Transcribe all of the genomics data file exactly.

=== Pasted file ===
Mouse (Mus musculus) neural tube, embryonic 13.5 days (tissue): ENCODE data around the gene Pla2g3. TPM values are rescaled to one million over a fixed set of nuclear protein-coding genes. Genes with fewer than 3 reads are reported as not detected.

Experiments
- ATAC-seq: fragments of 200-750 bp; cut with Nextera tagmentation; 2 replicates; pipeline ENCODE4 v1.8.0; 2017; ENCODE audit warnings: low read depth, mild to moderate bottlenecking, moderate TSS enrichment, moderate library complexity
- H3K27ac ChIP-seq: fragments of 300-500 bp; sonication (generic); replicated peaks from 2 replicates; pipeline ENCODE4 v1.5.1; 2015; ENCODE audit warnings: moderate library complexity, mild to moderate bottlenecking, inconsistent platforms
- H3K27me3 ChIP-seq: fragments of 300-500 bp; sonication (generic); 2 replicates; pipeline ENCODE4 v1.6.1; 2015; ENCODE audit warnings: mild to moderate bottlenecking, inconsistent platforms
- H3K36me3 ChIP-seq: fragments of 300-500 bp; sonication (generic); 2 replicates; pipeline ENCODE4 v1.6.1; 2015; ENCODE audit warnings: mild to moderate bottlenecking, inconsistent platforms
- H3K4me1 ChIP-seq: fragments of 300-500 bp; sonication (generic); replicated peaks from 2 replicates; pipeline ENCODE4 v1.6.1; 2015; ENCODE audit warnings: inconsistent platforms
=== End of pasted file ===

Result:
Mouse (Mus musculus) neural tube, embryonic 13.5 days (tissue): ENCODE data around the gene Pla2g3. TPM values are rescaled to one million over a fixed set of nuclear protein-coding genes. Genes with fewer than 3 reads are reported as not detected.

Experiments
- ATAC-seq: fragments of 200-750 bp; cut with Nextera tagmentation; 2 replicates; pipeline ENCODE4 v1.8.0; 2017; ENCODE audit warnings: low read depth, mild to moderate bottlenecking, moderate TSS enrichment, moderate library complexity
- H3K27ac ChIP-seq: fragments of 300-500 bp; sonication (generic); replicated peaks from 2 replicates; pipeline ENCODE4 v1.5.1; 2015; ENCODE audit warnings: moderate library complexity, mild to moderate bottlenecking, inconsistent platforms
- H3K27me3 ChIP-seq: fragments of 300-500 bp; sonication (generic); 2 replicates; pipeline ENCODE4 v1.6.1; 2015; ENCODE audit warnings: mild to moderate bottlenecking, inconsistent platforms
- H3K36me3 ChIP-seq: fragments of 300-500 bp; sonication (generic); 2 replicates; pipeline ENCODE4 v1.6.1; 2015; ENCODE audit warnings: mild to moderate bottlenecking, inconsistent platforms
- H3K4me1 ChIP-seq: fragments of 300-500 bp; sonication (generic); replicated peaks from 2 replicates; pipeline ENCODE4 v1.6.1; 2015; ENCODE audit warnings: inconsistent platforms